If you run a fairly busy and/or badly configured MySQL server, you may receive something like this when attempting to connect:
MySQL is telling you that it is handling the maximum connections that you have configured it to handle. By default, MySQL will handle 100 connections simultaneously. This is very similar to the situation when Apache reaches the MaxClients setting. You won’t even be able to connect to MySQL to find out what is causing the connections to be used up, so you will be forced to restart the MySQL daemon to troubleshoot the issue.
What causes MySQL to run out of connections? Here’s a list of reasons that may cause MySQL to run out of available connections, listed in order of what you should check:
Bad MySQL configuration
Verify that you have set MySQL’s buffers and caches to appropriate levels for the type of data you’re storing and the types of queries that you are running. One quick way to check this information is via MySQLTuner. The script will tell you how well your server is performing along with the corrections you should make. Running the script only takes a few moments and it doesn’t require a DBA to decipher the results.
Data storage techniques
Remember that MySQL works best when moving vertically, not horizontally. If you have a table with 20 columns, breaking it into two tables with 10 columns each will improve performance. Even if you need to join the two tables together to get your data, it will still perform at a higher level. Also, use the right data types for the right data. If you’re storing an integer only, don’t use a CHAR or VARCHAR data type. If your integer will be small, then use something like a TINYINT or SMALLINT rather than INT. This means MySQL will use less memory, pull less data from the disk, and have higher performing joins.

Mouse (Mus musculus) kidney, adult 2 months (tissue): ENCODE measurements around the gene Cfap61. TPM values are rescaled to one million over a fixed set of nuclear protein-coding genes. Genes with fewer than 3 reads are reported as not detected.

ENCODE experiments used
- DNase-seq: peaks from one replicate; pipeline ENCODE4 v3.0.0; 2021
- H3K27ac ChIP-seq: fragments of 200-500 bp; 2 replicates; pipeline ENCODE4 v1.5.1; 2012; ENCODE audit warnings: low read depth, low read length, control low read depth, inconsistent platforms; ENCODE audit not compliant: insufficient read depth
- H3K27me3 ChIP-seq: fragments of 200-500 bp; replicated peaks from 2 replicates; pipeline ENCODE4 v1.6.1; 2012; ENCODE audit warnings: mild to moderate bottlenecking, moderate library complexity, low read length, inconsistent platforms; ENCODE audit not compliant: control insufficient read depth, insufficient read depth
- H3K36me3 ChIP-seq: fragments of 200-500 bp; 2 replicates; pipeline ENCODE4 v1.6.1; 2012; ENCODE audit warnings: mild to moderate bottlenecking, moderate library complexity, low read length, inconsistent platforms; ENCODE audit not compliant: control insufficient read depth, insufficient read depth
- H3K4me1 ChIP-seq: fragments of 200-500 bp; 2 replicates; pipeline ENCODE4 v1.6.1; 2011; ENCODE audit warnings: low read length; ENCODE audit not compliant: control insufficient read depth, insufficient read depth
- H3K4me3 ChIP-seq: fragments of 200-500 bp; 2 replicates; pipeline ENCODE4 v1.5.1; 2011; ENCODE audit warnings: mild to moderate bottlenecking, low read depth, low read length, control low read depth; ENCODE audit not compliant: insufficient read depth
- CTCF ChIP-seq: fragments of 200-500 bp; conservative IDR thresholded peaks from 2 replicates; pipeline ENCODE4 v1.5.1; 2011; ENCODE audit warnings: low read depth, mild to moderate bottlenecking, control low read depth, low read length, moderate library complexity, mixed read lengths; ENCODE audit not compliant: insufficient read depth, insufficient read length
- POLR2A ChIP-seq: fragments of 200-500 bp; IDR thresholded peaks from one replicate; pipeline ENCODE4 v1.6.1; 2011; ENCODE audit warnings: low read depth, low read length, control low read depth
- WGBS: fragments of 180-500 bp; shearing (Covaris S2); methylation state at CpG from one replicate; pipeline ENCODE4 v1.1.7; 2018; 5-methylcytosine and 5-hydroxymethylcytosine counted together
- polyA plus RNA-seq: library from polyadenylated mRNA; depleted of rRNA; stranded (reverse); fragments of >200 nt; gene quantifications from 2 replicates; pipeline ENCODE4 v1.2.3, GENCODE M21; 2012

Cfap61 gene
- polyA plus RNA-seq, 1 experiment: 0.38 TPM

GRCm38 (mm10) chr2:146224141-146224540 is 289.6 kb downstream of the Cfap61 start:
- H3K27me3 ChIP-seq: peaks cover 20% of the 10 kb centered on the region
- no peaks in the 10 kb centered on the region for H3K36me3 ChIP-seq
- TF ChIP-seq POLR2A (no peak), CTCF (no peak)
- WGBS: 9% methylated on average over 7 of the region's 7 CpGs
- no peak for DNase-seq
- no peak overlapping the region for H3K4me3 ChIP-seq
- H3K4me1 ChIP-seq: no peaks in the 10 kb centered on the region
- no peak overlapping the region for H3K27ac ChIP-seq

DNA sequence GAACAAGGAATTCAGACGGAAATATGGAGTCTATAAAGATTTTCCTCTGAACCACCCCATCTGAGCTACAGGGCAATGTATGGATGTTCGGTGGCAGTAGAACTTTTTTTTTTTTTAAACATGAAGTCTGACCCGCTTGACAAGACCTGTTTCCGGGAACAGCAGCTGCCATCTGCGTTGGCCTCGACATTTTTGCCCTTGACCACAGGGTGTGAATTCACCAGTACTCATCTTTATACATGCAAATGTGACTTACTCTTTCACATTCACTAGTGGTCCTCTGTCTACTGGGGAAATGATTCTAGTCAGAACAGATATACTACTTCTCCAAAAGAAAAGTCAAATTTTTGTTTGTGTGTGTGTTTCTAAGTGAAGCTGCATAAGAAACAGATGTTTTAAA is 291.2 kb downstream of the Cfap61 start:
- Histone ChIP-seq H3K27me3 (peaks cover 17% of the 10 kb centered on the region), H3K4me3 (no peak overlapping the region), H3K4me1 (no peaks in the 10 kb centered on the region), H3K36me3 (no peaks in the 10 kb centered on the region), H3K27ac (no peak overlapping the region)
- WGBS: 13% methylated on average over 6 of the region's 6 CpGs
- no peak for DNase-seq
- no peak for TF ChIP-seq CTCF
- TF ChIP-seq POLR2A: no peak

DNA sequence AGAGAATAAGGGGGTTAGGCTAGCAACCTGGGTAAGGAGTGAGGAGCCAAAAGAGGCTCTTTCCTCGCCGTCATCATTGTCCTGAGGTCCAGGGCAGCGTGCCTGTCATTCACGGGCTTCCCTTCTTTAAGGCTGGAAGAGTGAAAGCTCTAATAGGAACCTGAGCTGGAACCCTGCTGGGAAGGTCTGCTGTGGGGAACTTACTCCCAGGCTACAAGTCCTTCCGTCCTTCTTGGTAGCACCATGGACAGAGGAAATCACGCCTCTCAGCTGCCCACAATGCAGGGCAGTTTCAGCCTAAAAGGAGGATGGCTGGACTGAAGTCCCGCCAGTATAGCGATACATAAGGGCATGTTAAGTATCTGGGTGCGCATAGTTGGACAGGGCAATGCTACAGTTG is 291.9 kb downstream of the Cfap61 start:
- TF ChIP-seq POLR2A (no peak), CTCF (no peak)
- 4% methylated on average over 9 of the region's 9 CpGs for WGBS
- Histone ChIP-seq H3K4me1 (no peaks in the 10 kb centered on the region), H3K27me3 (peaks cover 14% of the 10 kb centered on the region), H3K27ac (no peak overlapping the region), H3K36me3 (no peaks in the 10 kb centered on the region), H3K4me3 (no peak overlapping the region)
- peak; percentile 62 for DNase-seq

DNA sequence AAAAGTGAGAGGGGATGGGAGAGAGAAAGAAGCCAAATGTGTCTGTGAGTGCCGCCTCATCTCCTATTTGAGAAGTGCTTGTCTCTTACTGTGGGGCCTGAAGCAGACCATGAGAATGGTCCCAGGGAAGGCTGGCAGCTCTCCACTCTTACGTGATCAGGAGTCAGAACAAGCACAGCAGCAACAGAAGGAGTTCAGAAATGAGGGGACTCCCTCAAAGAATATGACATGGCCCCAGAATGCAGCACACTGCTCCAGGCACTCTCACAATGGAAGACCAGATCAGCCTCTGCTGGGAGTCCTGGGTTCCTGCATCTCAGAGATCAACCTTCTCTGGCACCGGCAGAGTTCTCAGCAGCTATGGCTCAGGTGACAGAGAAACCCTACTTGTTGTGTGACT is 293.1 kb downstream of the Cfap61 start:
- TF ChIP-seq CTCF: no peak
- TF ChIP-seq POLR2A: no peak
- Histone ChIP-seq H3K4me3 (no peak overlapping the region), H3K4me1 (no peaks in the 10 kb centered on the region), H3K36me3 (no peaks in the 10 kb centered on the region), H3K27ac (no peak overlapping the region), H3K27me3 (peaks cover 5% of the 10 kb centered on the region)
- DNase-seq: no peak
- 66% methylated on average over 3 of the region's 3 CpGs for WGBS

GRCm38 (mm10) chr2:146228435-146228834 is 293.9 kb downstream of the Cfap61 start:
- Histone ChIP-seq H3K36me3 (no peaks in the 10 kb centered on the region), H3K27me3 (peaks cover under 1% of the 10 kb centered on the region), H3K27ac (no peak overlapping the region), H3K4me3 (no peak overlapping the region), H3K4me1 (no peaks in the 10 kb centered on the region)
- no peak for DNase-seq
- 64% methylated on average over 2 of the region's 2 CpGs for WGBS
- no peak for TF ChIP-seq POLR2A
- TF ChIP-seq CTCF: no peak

These are generally pretty easy to fix. If you have queries that don’t use indexes, or if queries run slowly with indexes in place, you need to rethink how you’re pulling your data. Should your data be split into multiple tables? Are you pulling more data than you need? Keep these questions in mind, enable the slow query log, and re-work your queries to find where the bottlenecks occur.
Division of labor
Most people who use MySQL have a dynamic site written in a scripting language, like PHP, Perl or Python. It’s obvious that your server will need to do some work to parse the scripts, send data back to the client, and communicate with MySQL. If you find that your server is overworked, consider moving MySQL to its own dedicated hardware. Among many other things, this will reduce your disk I/O, allow you to better utilize memory, and it will help you when you need to scale even further. Be sure to keep your MySQL server close to your web servers, however, as increased latency will only make your performance problem first.
Do you have the right hardware for the job? Depending on your budget, you may need to make the move for hardware that gives you better I/O throughput and more useable cores. MySQL is a multi-threaded application, so it can utilize multiple cores to serve data quickly. Also, writing logs, reading tables, and adjusting indexes are disk-intensive tasks that need fast drives to perform well. When you look for a dedicated server for MySQL, be sure to choose multiple-core machines with low latency RAM, fast drives (SCSI/SAS), and a reliable network interface.
By reviewing these bottlenecks, you can reduce the load on your MySQL server without increasing your maximum connections. Simply increasing the maximum connections is a very bad idea. This can cause MySQL to consume unnecessary resources on your server and it may lead to an unstable system (crash!).